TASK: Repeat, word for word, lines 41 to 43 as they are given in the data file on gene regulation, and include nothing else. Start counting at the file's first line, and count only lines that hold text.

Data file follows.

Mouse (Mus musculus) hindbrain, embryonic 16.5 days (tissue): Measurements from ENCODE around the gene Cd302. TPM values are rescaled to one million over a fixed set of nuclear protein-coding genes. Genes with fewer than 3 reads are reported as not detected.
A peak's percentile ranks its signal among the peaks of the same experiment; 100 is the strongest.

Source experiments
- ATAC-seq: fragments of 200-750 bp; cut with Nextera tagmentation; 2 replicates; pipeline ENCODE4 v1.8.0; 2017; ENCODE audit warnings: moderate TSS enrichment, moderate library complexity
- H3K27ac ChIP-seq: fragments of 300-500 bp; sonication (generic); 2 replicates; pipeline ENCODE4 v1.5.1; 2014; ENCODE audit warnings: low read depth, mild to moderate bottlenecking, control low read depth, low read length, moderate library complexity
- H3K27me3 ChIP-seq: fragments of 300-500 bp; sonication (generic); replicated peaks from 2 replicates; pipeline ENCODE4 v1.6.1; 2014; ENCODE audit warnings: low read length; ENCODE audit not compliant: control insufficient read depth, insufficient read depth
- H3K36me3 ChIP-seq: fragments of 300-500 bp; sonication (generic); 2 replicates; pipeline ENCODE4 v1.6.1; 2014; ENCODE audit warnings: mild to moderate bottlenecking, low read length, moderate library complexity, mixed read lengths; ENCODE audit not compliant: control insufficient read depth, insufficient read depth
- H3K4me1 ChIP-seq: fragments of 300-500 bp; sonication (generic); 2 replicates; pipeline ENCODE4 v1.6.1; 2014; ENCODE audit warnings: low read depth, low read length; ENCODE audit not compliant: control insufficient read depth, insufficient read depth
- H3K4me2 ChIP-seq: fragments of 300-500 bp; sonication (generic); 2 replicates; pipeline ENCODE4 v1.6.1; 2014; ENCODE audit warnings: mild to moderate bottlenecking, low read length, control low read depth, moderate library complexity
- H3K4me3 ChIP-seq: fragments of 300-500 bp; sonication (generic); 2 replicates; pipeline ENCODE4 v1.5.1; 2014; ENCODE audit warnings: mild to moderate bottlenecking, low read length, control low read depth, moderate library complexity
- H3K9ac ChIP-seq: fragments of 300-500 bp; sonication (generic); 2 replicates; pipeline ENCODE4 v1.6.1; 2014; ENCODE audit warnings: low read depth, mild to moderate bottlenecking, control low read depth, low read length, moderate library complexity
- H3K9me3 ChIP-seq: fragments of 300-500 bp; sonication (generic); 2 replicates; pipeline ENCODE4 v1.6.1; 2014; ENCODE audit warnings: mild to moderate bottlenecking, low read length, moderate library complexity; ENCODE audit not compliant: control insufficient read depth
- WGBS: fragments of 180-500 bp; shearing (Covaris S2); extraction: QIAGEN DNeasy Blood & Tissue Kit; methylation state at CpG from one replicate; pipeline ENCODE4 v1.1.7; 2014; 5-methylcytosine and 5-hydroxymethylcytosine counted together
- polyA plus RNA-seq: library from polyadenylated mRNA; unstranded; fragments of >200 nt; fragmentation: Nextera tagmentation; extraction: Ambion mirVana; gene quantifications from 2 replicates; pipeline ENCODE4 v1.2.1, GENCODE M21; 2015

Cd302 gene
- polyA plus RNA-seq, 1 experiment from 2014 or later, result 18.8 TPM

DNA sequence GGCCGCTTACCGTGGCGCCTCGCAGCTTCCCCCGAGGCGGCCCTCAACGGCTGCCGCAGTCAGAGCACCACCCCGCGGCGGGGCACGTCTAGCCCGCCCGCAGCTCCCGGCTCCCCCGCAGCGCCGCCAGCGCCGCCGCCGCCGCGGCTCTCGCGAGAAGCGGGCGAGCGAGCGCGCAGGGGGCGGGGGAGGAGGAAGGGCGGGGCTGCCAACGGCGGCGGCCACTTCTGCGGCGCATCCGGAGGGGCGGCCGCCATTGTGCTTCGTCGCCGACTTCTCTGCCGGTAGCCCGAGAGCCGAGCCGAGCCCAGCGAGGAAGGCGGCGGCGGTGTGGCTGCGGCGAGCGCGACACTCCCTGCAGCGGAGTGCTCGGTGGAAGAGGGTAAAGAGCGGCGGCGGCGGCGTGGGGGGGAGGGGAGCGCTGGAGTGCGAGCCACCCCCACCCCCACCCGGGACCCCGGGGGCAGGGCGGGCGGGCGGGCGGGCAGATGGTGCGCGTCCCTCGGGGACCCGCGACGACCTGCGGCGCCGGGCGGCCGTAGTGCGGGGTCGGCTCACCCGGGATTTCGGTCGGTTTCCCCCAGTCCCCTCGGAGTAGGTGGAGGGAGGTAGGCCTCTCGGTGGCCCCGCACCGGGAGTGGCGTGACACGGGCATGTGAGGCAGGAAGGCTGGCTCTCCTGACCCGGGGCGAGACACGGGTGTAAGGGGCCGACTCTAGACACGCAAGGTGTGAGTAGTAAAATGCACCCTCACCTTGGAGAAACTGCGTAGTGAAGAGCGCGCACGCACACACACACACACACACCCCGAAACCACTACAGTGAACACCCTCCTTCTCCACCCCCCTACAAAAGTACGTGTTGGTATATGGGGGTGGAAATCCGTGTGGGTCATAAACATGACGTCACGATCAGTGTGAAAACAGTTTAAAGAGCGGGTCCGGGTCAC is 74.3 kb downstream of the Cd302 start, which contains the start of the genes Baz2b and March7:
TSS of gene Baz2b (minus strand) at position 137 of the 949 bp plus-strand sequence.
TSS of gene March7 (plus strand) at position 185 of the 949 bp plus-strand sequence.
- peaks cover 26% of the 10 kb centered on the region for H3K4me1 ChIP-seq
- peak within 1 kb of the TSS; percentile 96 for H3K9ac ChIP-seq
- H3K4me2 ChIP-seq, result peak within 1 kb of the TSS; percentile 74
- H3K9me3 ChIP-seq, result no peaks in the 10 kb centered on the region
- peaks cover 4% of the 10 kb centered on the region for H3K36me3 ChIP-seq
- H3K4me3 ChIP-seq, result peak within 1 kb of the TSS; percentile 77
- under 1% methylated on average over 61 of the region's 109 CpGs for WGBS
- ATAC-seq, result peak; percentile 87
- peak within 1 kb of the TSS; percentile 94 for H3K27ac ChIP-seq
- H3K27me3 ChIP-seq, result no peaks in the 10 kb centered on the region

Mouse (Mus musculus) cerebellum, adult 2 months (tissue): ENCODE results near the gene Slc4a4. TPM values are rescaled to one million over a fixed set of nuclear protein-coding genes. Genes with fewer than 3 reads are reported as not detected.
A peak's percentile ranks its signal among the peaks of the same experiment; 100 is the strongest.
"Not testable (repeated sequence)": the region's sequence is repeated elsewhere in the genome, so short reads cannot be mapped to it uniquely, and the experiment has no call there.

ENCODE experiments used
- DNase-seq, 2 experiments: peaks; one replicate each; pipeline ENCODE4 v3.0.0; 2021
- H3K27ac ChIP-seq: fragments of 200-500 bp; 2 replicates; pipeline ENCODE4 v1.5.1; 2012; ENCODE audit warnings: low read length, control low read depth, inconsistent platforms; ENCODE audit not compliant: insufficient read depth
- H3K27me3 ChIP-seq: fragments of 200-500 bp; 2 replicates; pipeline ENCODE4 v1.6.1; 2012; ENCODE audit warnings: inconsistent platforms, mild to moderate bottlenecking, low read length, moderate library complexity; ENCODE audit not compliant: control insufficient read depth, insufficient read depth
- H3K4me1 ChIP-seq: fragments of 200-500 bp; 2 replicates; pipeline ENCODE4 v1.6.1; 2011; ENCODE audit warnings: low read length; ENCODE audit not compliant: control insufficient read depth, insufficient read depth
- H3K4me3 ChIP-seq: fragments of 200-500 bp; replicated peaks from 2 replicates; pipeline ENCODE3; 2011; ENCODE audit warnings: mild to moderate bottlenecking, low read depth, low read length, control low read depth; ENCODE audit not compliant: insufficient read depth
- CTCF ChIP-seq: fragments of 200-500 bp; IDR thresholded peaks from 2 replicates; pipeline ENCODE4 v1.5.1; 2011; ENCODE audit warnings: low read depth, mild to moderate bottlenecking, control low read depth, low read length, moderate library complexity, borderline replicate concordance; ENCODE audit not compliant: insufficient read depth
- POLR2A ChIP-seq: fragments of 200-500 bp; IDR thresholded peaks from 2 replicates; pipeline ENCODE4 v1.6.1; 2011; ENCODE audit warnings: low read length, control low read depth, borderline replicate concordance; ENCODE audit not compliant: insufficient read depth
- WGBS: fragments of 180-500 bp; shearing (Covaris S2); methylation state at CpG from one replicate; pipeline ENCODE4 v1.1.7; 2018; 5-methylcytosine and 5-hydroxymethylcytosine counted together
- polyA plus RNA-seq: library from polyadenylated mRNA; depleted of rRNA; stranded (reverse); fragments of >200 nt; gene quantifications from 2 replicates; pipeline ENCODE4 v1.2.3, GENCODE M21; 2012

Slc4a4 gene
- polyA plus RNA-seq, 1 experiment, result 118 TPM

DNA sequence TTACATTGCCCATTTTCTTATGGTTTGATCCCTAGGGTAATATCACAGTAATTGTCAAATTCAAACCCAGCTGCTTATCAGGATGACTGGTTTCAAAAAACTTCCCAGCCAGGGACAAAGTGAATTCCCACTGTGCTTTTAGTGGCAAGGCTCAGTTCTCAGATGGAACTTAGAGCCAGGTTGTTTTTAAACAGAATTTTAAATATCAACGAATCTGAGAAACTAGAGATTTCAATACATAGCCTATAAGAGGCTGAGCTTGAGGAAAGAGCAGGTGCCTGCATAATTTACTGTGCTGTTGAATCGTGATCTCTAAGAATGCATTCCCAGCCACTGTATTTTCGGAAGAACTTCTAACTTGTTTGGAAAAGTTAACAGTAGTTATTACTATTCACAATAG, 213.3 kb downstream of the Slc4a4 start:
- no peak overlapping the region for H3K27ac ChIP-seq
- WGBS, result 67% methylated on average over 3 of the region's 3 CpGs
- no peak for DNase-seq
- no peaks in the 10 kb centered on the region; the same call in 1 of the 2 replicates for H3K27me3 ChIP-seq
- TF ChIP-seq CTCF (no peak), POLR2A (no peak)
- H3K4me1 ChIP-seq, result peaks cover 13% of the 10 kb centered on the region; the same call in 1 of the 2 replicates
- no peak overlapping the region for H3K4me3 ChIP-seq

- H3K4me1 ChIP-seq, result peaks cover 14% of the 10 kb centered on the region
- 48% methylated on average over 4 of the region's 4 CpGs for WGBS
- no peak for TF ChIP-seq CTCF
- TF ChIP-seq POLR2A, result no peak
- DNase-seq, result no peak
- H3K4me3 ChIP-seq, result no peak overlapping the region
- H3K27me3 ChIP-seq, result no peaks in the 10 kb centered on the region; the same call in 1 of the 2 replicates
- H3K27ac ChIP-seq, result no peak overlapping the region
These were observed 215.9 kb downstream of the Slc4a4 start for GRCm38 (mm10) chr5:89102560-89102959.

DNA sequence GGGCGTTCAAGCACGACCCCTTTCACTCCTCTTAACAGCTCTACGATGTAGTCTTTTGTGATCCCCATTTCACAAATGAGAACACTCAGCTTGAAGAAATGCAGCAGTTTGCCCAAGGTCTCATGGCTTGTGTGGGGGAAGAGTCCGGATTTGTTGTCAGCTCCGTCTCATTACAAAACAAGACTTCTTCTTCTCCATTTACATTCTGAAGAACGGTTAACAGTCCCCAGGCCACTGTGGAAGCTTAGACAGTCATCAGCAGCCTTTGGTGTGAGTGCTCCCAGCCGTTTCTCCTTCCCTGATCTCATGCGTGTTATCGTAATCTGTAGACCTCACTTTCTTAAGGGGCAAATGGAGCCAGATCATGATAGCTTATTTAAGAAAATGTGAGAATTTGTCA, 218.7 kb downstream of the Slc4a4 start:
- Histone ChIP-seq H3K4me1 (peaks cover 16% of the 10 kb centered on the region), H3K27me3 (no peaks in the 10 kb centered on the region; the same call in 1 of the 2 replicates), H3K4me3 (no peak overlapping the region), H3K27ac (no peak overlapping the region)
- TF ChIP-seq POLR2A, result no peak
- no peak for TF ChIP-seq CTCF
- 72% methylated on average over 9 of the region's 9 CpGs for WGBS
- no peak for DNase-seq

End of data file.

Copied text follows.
- WGBS: fragments of 180-500 bp; shearing (Covaris S2); methylation state at CpG from one replicate; pipeline ENCODE4 v1.1.7; 2018; 5-methylcytosine and 5-hydroxymethylcytosine counted together
- polyA plus RNA-seq: library from polyadenylated mRNA; depleted of rRNA; stranded (reverse); fragments of >200 nt; gene quantifications from 2 replicates; pipeline ENCODE4 v1.2.3, GENCODE M21; 2012

Slc4a4 gene